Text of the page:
By Elaine Rohse • Columnist • 

Rohse: Remember way back when?

Editor’s note: This column from the archives was originally published in 2010.

I’ve been remembering things from yesterday — so many people, events and things to remember.

Remember Rutherford’s Variety Store on Third Street in McMinnville, where you could buy a rat or take home a goldfish from their goldfish display?

Kids in the summer worked at Alderman Farms and threw strawberries at each other. They had to get up early to do it.

And the Greyhound bus picked up passengers, there behind Macy & Son. Earlier, the “Red Electric” whizzed into McMinnville, circa 1914, taking passengers to Portland or about wherever they wanted to go.

And every celebrity who came to town rode in the Wortman’s Locomobile, bought by Jake and Eliza in 1903. It was the first horseless carriage in Yamhill County — one of only 10 or 12 then in the state. Presidential candidates rode in it: Gov. Dewey of New York and Harold Stassen.

It’s still on display in the Third Street lobby of Key Bank, formerly First National Bank of McMinnville. When the Wortmans founded that bank in 1883, it was the first bank on the west side of the Willamette Valley between Portland and Eugene.

And remember when turkey barns dotted the hills of Yamhill County before those birds gave way to grapevines? But whereas turkeys were remembered mostly at Turkey Rama and Thanksgiving and Christmas, a sip of wine can be enjoyed every day.

Remember Gen. Joel Palmer, who, with his son-in-law Andrew Smith, laid out the town of Dayton. Palmer became superintendent of Indian Affairs for Oregon Territory, but what we Yamhill County residents remember most about him is the grand home he built in south Dayton - now an elegant restaurant.

And once there was a bridge across the Cozine in Linfield’s backyard. We know of at least one Linfield blade who proposed to his girl on that bridge - and as of now they’re living happily ever after, here in McMinnville.

Amateur Athletic Union enthusiast Harold W. Heller, proprietor of McMinnville Tractor & Equipment Co., came from California to start a state-of-the-art dairy operation, Clover Dell Farms, near Amity, that had devices the cows couldn’t believe.

And Ruth Stoller knew so much Yamhill County history, she could have written a book. So she did — at least three, under the auspices of the Yamhill County Historical Society.

In the north part of McMinnville, Bill Bergreen had Bergreen’s Thriftway. And Neil and Margaret Macaulay, a bit farther out on Highway 99W, had their motel. Safeway Food and Drug then was downtown at Fourth and Davis.

Colleges would hardly let a gal enroll if she weren’t wearing anklets and brown and white saddle shoes, although loafers, with a coin slid into the slit of the tongue, were acceptable, too.

And we coaxed our hair into spit curls — with the aid of “goop.”

And seams on our silk, cotton or rayon hose were invariably crooked.

And watches and clocks had to be wound.

Lard buckets served as lunch pails.

And 2-cent stamps took a letter just as far as stamps nowadays that cost more than 20 times that much.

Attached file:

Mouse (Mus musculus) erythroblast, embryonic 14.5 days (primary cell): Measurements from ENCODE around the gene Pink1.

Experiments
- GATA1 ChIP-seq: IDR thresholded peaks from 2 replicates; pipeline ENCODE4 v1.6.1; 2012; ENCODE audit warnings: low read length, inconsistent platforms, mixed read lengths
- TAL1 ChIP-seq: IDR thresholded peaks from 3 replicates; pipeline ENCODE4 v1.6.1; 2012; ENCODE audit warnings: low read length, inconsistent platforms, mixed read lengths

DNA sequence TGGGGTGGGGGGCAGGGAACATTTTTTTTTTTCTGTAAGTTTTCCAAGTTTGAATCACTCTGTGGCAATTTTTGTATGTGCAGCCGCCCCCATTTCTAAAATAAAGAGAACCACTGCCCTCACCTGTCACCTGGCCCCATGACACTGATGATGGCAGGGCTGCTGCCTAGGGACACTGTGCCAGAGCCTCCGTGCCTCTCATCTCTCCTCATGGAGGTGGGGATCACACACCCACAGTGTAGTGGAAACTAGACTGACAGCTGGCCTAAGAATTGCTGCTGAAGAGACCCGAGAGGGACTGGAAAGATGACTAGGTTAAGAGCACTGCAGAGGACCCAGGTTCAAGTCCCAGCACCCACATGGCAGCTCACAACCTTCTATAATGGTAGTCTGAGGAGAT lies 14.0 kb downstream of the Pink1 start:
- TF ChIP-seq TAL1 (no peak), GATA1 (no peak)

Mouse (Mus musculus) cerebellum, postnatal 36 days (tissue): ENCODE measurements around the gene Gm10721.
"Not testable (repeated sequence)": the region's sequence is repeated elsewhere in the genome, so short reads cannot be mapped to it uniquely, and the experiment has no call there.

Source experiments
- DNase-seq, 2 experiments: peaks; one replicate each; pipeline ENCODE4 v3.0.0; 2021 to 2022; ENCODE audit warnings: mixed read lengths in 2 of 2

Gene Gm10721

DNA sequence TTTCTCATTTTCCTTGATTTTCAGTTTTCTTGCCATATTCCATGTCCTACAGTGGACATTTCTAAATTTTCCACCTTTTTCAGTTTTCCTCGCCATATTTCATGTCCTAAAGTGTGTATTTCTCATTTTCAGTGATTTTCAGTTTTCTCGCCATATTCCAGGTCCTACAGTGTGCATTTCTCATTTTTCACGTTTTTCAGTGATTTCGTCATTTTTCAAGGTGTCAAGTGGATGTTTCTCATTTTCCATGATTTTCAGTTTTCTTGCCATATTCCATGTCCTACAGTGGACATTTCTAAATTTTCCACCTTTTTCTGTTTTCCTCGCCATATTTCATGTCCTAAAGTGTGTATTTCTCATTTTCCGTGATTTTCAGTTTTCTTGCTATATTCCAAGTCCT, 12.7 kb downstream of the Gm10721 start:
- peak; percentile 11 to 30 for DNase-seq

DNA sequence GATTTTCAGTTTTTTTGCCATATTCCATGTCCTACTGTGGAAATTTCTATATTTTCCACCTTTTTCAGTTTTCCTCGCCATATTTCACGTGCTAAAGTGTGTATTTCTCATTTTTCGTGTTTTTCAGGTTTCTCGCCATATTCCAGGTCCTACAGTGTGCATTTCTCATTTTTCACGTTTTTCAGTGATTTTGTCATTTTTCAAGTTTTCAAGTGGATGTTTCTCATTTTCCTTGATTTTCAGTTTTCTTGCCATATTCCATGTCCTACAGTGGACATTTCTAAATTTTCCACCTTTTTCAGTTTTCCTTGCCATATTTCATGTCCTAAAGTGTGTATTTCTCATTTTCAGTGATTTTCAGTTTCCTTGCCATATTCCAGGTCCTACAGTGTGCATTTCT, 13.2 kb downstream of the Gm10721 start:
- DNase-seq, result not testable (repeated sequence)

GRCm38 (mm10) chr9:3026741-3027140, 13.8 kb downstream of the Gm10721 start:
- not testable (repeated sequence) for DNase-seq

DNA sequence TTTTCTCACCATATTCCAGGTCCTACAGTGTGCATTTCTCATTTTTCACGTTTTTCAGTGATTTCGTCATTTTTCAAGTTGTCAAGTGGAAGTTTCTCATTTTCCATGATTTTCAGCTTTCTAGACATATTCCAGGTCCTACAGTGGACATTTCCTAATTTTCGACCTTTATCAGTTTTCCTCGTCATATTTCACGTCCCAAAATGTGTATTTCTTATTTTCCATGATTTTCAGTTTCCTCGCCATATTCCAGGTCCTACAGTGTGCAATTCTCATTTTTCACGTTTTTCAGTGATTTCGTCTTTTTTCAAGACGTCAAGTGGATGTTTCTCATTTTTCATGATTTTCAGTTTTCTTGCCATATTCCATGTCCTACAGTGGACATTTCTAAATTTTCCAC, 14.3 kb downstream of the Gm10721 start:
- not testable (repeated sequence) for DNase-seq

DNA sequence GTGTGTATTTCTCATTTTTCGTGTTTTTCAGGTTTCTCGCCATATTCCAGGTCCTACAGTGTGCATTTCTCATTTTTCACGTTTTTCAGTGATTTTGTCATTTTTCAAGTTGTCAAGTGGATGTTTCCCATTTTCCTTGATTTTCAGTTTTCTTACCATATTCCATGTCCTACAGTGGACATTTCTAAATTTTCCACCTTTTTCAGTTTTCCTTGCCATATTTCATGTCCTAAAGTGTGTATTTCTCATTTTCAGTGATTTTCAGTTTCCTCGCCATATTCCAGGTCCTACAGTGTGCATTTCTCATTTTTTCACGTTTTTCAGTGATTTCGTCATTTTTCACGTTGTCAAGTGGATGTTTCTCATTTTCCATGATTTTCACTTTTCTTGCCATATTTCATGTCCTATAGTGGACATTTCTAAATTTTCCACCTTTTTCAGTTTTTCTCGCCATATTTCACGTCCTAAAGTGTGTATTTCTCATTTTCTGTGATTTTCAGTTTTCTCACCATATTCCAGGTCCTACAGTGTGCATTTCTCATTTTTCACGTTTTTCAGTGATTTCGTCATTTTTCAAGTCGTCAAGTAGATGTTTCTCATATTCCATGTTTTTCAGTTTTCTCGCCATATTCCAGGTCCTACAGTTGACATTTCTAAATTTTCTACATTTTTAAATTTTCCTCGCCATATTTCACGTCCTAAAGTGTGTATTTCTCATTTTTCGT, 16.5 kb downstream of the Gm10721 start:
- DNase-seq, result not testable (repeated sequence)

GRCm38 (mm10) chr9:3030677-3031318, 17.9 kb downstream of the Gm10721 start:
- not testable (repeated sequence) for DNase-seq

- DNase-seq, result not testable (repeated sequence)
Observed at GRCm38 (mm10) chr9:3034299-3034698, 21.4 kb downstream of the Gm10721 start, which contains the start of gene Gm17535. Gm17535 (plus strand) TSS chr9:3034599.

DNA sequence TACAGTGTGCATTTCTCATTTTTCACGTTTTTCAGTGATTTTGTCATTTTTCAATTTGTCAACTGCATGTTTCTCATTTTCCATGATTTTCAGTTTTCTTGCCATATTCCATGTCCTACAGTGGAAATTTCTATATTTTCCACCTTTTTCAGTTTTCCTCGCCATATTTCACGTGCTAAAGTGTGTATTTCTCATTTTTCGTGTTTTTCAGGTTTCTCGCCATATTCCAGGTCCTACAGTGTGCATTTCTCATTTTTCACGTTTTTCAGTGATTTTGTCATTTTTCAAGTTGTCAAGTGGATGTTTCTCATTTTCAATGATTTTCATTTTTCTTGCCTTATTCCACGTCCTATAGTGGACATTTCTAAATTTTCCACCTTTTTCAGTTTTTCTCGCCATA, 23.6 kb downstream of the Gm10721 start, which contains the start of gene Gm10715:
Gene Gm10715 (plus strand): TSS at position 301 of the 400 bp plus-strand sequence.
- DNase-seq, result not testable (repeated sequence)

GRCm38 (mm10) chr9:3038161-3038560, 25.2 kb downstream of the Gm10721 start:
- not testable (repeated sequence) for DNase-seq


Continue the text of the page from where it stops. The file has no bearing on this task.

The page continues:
No one followed doggies around with plastic bags. Mostly, no one followed dogs. In those days, they enjoyed exploring McMinnville and came home only to be fed.

The whistle at Farmers Cooperative Creamery let us know the hour. No one had an excuse for being late.

Norm Scott was mayor.

And our house on 19th Street was at the edge of town.

Ez Koch rode on the garbage truck, and he knew more about McMinnville families than the Telephone-Register.

Alan Jones was manager of Water and Light, which had one of the lowest rates in the nation — and it’s still right in there.

Roma Sitton was volunteer curator for the Yamhill County Museum for so many years, her car just about took her from her home on Poverty Bend Road to that little white church building in Lafayette without Roma’s guidance.

Out on West Second Street, the Yamhill County Sheriff’s Mounted Posse built an outdoor arena and track where horse shows, rodeos, motorcycle races and auto shows were held. The posse was formed as a result of the Pearl Harbor attack and held its first meeting in January 1942. In March 1942, they adopted gold and brown as colors for their handsome uniforms. In one year alone, they donated 642 hours of service to our county.

All the zooty men wore leisure suits in pale lime or bird’s-egg blue. And men’s ties, for a while, were as narrow as snakes — and then all of a sudden were about as wide as shovels.

Fountain pens had to be filled from a bottle of ink — and always left blotches on pristine white paper.

Steamboats plied the Yamhill and docked at McMinnville - when the Yamhill had sufficient depth — and elegantly gowned ladies and their escorts boarded for a romantic summer cruise to Lafayette.

And in 1951, McMinnville got its first stop-and-go traffic light.

Yesterday, the Community Center was the armory where volunteer firemen held their Blossom Dance.

And Dr. E.E. Goucher, who tended patients in McMinnville for 53 years, not only helped start McMinnville Hospital in 1911 but also had an extensive local fruit farm and a gold mine in Alaska.

Rumble seats — those open-air seats where car trunks are now — played havoc with one’s hairdo, but who cared?

And remember when shoulder straps weren’t supposed to show? Now, the more we show, the better.

You weren’t permitted to wear jeans in the dining room at Michelbook Country Club.

And McMinnville once was the Walnut City, with walnut trees enough to keep us in walnuts all year long.

So much to fondly remember — so much more to get on with today.

Elaine Rohse can be reached at


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